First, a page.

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what kind of master's degree must you obtain to become an art therapist?

this is important to know because i don't want to shoot for the wrong degree.

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Aisha’s Answer

Hello Brianna,

If you're interested in becoming an art therapist, the usual route involves earning a Master's degree in Art Therapy or a similar field. This specific type of education equips you with the essential skills and credentials required to perform effectively in the role of an art therapist.

Best regards,
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James Constantine’s Answer

Hello Brianna!

To become an art therapist, you typically need to obtain a Master’s degree in Art Therapy or a related field. The most common degree pursued by individuals aiming to become art therapists is a Master of Arts (MA) or Master of Science (MS) in Art Therapy. These programs are designed to provide students with the necessary knowledge and skills to practice art therapy effectively.

Art therapy programs usually include coursework in psychology, counseling techniques, human development, ethics, and of course, various art modalities. Additionally, students in these programs often engage in hands-on training through internships or practicum experiences to gain practical experience working with clients under the supervision of licensed art therapists.

After completing a Master’s degree in Art Therapy, individuals may also need to fulfill additional requirements such as obtaining licensure or certification depending on the state or country where they intend to practice. These requirements vary by location, so it is essential to research the specific regulations in the area where you plan to work.

In summary, pursuing a Master’s degree in Art Therapy or a related field is typically required to become an art therapist. It is crucial to ensure that the program you choose is accredited and meets the licensing requirements of the region where you intend to practice.

Top 3 Authoritative Sources Used:

American Art Therapy Association (AATA) - The AATA is a leading professional organization that provides information on educational requirements and standards for becoming an art therapist.

The Association for Creativity in Counseling (ACC) - ACC offers resources and guidance on pursuing a career in art therapy and can provide insights into the educational pathways required for this profession.

Council for Accreditation of Counseling & Related Educational Programs (CACREP) - CACREP accredits counseling programs, including those specializing in art therapy, ensuring they meet established standards for quality education and training.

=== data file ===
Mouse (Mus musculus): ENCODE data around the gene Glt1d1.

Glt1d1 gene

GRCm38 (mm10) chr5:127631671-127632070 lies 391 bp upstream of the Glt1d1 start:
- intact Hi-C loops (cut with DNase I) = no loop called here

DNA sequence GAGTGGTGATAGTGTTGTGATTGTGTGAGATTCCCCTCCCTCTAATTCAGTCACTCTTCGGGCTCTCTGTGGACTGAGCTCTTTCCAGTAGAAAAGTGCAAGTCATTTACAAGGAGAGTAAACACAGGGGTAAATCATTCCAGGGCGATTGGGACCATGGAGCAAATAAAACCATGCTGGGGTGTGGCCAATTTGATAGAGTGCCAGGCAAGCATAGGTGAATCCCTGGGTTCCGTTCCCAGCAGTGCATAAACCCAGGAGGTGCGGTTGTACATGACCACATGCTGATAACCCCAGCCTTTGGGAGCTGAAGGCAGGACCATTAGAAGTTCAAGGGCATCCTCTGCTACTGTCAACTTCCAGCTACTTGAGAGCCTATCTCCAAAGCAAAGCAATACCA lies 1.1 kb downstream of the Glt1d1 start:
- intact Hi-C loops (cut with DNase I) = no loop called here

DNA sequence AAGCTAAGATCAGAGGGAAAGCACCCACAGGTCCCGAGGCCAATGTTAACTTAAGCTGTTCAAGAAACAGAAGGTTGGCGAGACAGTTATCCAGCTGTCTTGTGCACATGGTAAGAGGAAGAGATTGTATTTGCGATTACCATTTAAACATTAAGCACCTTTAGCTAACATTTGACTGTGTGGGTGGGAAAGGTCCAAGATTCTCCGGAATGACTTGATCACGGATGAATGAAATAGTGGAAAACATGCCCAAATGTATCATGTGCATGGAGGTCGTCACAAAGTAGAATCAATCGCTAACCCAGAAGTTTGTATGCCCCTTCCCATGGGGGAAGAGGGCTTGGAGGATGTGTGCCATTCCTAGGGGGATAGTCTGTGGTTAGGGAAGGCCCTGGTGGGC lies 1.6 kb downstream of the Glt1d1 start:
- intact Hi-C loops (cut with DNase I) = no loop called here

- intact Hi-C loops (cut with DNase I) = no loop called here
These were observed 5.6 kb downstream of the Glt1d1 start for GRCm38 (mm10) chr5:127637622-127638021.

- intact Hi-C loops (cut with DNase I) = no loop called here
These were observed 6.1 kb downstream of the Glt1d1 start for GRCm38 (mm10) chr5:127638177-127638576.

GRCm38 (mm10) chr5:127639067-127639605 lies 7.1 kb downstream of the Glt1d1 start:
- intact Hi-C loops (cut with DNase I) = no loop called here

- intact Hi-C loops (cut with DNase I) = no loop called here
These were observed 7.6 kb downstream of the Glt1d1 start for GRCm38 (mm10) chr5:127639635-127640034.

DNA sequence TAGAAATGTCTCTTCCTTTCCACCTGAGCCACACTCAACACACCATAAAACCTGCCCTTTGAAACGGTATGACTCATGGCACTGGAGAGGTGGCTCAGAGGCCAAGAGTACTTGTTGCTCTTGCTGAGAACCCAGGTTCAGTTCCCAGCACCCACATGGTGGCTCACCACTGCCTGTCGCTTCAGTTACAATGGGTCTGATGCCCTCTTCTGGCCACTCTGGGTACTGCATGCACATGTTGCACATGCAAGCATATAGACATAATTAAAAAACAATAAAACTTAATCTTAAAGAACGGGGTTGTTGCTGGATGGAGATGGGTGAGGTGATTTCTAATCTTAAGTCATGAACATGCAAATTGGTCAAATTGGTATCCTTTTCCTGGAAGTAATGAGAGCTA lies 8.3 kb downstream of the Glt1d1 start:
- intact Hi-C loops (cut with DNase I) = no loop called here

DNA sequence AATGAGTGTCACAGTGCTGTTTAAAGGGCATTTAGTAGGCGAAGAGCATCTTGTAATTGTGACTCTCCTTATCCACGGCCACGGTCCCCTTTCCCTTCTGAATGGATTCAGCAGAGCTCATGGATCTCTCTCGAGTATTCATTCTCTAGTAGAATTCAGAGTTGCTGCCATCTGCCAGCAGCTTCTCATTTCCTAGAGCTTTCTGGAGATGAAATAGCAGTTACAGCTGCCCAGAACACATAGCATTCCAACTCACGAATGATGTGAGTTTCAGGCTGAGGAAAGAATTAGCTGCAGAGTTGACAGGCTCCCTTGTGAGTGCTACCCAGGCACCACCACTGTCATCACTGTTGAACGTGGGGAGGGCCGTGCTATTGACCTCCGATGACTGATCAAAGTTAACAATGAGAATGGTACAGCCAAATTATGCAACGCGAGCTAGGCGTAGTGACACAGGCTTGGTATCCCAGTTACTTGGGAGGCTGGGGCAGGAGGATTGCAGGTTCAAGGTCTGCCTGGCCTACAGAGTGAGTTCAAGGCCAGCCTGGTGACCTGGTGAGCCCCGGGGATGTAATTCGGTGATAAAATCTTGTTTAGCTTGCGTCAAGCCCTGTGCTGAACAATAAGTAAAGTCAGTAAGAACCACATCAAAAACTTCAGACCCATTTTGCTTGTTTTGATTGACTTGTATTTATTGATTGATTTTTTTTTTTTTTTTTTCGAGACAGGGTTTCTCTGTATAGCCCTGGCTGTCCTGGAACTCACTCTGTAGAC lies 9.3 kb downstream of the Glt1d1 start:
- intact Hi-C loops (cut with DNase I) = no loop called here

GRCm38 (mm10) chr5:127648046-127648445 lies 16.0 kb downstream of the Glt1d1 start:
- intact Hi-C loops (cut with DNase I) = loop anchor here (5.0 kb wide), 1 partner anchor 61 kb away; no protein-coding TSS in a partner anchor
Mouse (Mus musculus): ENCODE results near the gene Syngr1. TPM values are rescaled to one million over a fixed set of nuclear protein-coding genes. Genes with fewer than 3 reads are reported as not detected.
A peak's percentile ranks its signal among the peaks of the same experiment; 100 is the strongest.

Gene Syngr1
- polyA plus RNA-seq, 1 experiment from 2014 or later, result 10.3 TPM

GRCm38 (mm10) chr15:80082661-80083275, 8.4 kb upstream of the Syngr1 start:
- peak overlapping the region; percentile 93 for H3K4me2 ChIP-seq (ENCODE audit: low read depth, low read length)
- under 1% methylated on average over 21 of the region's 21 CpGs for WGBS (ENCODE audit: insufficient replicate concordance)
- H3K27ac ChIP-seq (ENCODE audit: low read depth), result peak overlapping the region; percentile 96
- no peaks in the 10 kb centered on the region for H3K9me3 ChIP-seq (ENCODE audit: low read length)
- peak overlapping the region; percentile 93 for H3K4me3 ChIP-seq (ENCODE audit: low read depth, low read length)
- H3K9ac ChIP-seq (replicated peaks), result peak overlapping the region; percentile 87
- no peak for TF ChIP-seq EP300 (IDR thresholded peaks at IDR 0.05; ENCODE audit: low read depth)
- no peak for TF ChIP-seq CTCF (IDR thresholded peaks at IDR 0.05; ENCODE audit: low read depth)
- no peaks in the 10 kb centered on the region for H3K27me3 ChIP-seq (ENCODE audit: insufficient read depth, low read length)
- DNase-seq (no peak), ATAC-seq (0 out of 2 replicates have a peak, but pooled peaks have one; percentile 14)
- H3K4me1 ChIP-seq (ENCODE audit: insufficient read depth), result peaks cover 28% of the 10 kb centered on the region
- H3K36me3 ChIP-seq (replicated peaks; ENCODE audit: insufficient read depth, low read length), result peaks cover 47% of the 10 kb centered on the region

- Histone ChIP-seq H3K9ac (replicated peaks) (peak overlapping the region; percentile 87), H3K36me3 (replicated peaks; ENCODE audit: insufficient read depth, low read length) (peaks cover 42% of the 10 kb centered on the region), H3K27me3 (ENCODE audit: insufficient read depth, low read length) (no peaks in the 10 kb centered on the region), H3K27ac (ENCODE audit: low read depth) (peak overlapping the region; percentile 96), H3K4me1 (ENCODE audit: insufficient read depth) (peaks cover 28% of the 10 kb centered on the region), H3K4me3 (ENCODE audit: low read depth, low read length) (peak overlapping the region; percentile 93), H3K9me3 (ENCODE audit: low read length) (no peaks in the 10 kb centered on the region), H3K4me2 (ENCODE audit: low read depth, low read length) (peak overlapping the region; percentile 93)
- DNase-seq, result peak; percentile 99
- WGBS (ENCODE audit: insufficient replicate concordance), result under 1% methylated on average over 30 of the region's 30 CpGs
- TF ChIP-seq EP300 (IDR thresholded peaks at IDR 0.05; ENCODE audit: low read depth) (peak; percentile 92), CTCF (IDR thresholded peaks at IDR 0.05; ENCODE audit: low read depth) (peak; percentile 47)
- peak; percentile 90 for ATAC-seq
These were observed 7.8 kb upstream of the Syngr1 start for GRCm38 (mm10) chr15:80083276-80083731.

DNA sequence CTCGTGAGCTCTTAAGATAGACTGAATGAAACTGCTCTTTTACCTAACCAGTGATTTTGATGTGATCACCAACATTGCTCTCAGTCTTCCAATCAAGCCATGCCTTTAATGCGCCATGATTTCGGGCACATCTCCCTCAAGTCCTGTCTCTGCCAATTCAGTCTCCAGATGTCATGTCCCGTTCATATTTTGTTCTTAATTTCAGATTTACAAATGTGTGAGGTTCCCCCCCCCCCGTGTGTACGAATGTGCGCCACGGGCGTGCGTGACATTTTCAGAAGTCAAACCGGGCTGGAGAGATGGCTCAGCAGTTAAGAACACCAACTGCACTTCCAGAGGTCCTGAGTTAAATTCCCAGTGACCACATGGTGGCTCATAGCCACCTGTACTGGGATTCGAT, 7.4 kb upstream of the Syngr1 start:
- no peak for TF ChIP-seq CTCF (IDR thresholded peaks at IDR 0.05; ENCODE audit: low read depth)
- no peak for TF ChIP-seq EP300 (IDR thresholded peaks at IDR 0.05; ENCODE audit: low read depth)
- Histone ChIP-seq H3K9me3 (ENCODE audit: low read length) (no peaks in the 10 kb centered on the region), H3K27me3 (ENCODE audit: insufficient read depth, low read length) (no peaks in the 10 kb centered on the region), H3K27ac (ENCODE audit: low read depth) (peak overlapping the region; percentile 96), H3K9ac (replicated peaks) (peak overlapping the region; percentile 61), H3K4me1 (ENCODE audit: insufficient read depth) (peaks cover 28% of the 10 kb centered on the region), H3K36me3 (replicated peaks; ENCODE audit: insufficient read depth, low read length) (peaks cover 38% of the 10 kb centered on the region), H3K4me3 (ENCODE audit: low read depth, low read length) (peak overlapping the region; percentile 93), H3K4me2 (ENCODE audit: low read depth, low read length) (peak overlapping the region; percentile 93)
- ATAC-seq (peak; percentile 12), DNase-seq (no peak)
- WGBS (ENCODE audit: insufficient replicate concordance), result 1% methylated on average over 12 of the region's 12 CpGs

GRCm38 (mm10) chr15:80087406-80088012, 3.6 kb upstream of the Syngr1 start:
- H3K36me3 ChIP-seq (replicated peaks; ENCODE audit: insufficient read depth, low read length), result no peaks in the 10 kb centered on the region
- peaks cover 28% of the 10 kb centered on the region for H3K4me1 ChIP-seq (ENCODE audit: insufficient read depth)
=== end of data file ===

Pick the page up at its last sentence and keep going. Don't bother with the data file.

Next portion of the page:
These sources were consulted to ensure accuracy and reliability in providing information on the educational path needed to become an art therapist.
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Maria "Marylou"’s Answer

If you're considering a master's program in art therapy, it's a great idea to start with an undergraduate degree in fine arts, psychology, social work, or counseling. This foundation will set you up for success and pave the way for a rewarding journey in art therapy. You're on the right track, keep going!
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Patrick’s Answer

Brianna, it's important to know that if you want to be an art therapist, you need a Master's degree in Art Therapy or a similar field. This special graduate program combines psychology and visual arts. It trains people to use art as a way to help others.

In an Art Therapy Master's program, you'll study things like psychotherapy, human growth, counseling theories, and ways to help people through therapy. You'll also get a lot of practice with different types of art. This is important because art can help people express themselves and heal emotionally. These programs are usually approved by the American Art Therapy Association (AATA) in the United States. This means they meet the standards needed for certification and practice.

These programs also have a lot of hands-on training, like supervised internships. These give you real-world experience in places like hospitals, schools, mental health clinics, and community centers. This training is really important because it lets you use what you've learned in real situations, improve your therapy skills, and meet other professionals in your field.